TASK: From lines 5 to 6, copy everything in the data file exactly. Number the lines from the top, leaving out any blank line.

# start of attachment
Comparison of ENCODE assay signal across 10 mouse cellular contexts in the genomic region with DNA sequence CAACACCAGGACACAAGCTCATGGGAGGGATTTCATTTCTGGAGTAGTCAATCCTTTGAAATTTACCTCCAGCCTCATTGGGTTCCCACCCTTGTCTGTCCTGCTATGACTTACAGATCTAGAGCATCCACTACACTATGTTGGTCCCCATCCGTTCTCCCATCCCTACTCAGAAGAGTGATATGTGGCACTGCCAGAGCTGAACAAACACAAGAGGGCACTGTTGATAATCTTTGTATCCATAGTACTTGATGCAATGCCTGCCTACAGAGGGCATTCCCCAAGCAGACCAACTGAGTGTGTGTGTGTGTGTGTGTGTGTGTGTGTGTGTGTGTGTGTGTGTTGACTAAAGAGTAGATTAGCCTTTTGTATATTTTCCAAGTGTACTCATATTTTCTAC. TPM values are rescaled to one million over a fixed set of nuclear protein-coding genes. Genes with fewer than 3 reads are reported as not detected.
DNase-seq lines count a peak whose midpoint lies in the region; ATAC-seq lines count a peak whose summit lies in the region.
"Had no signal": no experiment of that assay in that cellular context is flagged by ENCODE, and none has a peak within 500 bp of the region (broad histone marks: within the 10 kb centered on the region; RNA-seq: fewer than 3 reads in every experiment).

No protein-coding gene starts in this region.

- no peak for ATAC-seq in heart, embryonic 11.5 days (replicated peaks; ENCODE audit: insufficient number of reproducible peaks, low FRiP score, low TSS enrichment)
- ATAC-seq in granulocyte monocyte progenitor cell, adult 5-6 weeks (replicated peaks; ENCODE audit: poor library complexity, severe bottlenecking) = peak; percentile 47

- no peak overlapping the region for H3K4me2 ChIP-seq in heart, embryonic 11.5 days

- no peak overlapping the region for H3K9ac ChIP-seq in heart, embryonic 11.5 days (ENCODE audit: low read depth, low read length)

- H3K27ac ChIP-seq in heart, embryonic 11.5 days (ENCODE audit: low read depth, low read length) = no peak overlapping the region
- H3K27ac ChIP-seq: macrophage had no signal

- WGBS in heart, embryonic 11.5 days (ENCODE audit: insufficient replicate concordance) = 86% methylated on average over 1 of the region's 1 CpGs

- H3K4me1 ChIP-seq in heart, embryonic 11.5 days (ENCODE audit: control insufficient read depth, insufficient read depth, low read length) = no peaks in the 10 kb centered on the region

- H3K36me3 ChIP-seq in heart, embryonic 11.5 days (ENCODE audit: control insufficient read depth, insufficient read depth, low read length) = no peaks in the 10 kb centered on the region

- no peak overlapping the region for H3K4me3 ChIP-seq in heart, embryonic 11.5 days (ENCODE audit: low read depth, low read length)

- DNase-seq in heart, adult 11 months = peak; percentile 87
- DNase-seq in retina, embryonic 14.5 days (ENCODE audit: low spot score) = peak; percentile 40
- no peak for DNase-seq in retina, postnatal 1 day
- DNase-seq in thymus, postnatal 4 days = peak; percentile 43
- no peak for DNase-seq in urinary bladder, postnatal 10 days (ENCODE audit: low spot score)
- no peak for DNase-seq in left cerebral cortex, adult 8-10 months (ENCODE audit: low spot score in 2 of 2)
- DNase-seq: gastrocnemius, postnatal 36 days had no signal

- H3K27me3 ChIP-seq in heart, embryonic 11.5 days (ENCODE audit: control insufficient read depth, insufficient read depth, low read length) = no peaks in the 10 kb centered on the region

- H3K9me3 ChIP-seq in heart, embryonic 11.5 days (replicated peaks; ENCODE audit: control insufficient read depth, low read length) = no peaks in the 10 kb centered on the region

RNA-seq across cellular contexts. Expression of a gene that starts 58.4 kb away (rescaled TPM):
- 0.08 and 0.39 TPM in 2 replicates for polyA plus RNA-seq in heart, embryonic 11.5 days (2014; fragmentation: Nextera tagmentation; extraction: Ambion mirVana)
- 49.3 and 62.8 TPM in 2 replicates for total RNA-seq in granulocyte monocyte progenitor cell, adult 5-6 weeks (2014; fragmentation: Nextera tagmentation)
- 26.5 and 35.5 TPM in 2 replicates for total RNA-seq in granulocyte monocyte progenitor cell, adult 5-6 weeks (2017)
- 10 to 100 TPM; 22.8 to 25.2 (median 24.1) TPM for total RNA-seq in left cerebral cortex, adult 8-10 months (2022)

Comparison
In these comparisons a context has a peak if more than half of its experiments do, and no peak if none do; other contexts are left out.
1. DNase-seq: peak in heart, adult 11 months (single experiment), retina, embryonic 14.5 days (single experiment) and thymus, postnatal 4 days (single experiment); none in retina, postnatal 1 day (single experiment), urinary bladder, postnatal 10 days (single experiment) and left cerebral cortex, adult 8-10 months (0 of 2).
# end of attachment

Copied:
- no peak for ATAC-seq in heart, embryonic 11.5 days (replicated peaks; ENCODE audit: insufficient number of reproducible peaks, low FRiP score, low TSS enrichment)
- ATAC-seq in granulocyte monocyte progenitor cell, adult 5-6 weeks (replicated peaks; ENCODE audit: poor library complexity, severe bottlenecking) = peak; percentile 47